By Michael Yardney
Since you're reading my blog, it's pretty safe to assume you've got an interest in real estate or property investing.
So today I'd like to share 9 interesting facts about the Australian housing market:
1. It's Big
According to Corelogic there are approximately 9,000,000 dwellings in Australia with a total value of around $6.2 trillion.
And residential real estate accounts for more than half of all household wealth.
And despite claims of unaffordability, the proportion of home ownership has been fairly stable for more than fifty years, after rising from 53 per cent in 1947 to 63% per cent in 1954 and hitting 70% in 1961.
While more of us are slowly swapping backyards for balconies, new homes in Australia are, on average, bigger than anywhere else in the world at 245 square metres for new freestanding homes and 215 square metres for new homes overall - up around 10% in a decade.
However, with the proportion of new apartments and townhouses being built relative to new detached houses increasing, the size of the average Australian dwelling is likely to decrease.
Most houses have a spare room or two - in 1976 there were 3.1 people per household in Australia, that has since fallen to around 2.6.
In the same period, the proportion of dwellings with four or more bedrooms has risen from 17% to 31% and the average number of bedrooms per dwelling has increased from 2.8 to 3.1.
As you can see from the following Corelogic graphics, the Melbourne and Sydney property markets were the star performers over the last year.
Sure property prices have been soaring in Sydney and Melbourne, but Australia’s house price growth looks tame compared with some overseas property markets, as can be seen in the following chart of annual house price growth to March 2015.
Of course it depends who you ask –those who own properties, especially in Sydney and Melbourne are enjoying increased wealth as the value of their homes increase.
And it depends how you measure it.
One way to assess house prices over time is to compare them to income.
In 1981-82 the median after tax household income was around $15,000 while the median dwelling price was $48,000. That works out as a price-to-income ratio of close to three, or in other words in 1981-82 it took a little over three years' take-home pay to buy a house.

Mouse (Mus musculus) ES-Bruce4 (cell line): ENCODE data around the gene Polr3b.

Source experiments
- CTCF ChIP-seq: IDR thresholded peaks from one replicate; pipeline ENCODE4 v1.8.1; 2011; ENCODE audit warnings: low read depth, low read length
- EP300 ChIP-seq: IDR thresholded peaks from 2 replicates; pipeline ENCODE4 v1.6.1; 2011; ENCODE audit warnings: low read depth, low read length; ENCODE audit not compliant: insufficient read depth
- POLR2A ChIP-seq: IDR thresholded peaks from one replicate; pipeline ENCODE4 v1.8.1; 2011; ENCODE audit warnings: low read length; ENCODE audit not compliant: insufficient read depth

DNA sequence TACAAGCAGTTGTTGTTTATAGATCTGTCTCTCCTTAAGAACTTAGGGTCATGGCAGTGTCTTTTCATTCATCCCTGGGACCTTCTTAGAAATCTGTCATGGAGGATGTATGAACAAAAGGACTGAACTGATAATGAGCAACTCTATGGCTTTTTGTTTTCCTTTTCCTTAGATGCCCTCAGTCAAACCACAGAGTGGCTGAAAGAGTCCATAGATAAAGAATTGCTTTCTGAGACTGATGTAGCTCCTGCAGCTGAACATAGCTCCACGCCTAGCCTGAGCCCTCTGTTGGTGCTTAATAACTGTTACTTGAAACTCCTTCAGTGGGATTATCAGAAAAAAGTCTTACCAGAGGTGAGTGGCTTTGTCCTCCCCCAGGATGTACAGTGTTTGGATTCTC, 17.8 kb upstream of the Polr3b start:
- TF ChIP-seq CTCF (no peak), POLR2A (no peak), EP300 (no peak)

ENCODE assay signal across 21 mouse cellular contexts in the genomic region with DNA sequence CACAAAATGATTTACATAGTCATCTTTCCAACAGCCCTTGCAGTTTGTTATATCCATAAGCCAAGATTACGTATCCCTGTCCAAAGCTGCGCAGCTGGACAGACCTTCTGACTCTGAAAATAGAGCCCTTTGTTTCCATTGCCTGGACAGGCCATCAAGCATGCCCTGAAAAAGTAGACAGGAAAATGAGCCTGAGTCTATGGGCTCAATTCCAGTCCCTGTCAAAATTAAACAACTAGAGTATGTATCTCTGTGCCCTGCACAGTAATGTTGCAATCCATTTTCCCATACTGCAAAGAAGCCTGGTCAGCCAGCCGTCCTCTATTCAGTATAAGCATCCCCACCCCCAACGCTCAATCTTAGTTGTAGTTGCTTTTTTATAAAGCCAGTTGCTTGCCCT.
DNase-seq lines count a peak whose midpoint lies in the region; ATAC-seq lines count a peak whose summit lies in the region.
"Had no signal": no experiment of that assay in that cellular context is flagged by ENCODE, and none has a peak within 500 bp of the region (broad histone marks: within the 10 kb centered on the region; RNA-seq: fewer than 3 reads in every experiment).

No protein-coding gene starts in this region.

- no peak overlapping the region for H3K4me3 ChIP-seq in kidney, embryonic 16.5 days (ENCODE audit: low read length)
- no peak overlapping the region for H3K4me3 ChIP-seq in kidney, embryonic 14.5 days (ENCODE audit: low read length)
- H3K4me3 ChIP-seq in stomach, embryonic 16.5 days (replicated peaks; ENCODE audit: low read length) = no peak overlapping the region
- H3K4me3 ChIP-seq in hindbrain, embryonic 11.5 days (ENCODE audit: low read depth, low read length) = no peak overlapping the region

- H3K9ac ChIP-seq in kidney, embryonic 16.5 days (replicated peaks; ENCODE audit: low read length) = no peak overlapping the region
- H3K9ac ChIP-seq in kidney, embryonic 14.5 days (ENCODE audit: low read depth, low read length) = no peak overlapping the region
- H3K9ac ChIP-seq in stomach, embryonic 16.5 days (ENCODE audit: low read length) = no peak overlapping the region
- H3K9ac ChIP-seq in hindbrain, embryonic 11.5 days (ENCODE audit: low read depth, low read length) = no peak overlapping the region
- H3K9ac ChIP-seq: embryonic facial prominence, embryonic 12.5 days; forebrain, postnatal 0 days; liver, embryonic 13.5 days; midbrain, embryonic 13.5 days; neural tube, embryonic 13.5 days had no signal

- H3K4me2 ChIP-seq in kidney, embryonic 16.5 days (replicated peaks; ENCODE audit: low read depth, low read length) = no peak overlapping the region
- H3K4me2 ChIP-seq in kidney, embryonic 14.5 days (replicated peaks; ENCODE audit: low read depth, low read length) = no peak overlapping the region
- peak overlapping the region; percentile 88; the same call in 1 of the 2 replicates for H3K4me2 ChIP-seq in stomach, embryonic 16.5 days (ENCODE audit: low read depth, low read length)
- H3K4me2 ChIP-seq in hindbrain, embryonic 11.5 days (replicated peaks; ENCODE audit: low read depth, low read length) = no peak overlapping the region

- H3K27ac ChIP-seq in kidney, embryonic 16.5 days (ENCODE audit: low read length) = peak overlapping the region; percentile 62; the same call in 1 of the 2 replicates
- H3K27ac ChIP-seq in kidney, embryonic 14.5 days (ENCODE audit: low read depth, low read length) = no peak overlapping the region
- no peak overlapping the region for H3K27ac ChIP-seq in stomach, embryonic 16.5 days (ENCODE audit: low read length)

Nationally that ratio has now passed six, or more than twice as much, and in places like Sydney it went above nine during the property boom of the early 2000s.
However what is not taken into account when looking at it this way is that the cost of housing – in other words interest rates - have fallen considerably and the cost of owning a house as a proportion of disposable income hasn't risen substantially over time - see graph 2 below.
8. Renters are worse off
Interestingly the Australian Bureau of Statistics found that, over the last 20 years, the cost of renting has increased more than the cost of owning a home.
The graph below shows that between 1994–95 and 2013–14, private renters experienced a 62% (or $144) increase in average weekly housing costs, after adjustment for inflation.
During the same period there has been an overall increase of 42% (or $135) for home owners with a mortgage and 45% (or $46) for public renters.
In March 2015, an average of 31.5 per cent of income was spent on home loan repayments, while renters paid an average of 24.8 per cent of their income.
While in dollar terms people with mortgages spend the most per week on housing at around $408, that represents only 18 per cent of their income. Renters spend an average of $275 but that's a higher proportion of their income at 20 per cent.
Sixty per cent of homeless people are aged under 35, and one quarter are Indigenous Australians.
So there you have it – 9 interesting facts about our housing markets.
ABOUT MICHAEL YARDNEY
Michael is a director of Metropole Property Strategists who create wealth for their clients through independent, unbiased property advice and advocacy. He’s been voted Australia’s leading property investment adviser and his opinions are regularly featured in the media. Subscribe to his blog at Property Update